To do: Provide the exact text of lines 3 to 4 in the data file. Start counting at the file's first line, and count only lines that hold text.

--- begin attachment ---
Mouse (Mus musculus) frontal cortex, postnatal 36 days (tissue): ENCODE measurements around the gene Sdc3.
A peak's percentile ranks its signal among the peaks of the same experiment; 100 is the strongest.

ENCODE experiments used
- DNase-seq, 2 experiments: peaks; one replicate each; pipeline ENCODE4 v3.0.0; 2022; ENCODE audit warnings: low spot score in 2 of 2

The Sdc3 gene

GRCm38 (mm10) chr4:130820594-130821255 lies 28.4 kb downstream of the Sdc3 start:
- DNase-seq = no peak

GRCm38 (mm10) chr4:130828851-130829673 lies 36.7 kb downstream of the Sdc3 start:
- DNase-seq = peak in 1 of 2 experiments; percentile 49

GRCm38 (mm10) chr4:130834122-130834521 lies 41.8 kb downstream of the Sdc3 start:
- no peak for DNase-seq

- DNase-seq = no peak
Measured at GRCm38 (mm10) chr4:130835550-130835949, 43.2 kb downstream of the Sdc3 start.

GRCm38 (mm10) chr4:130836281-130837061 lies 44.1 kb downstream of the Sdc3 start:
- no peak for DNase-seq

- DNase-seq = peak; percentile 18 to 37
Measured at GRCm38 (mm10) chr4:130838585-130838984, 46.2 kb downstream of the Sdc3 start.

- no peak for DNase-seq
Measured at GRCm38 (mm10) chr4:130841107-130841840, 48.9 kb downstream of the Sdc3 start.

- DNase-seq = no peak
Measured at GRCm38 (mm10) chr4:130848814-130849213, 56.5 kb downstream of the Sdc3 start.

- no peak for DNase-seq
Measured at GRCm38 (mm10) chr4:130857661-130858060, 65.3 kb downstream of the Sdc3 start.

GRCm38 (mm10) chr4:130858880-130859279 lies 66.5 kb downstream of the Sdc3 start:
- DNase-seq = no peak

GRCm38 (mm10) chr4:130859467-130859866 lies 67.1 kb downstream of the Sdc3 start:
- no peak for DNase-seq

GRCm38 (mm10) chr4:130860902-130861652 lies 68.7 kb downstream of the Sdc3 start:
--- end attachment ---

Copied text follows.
ENCODE experiments used
- DNase-seq, 2 experiments: peaks; one replicate each; pipeline ENCODE4 v3.0.0; 2022; ENCODE audit warnings: low spot score in 2 of 2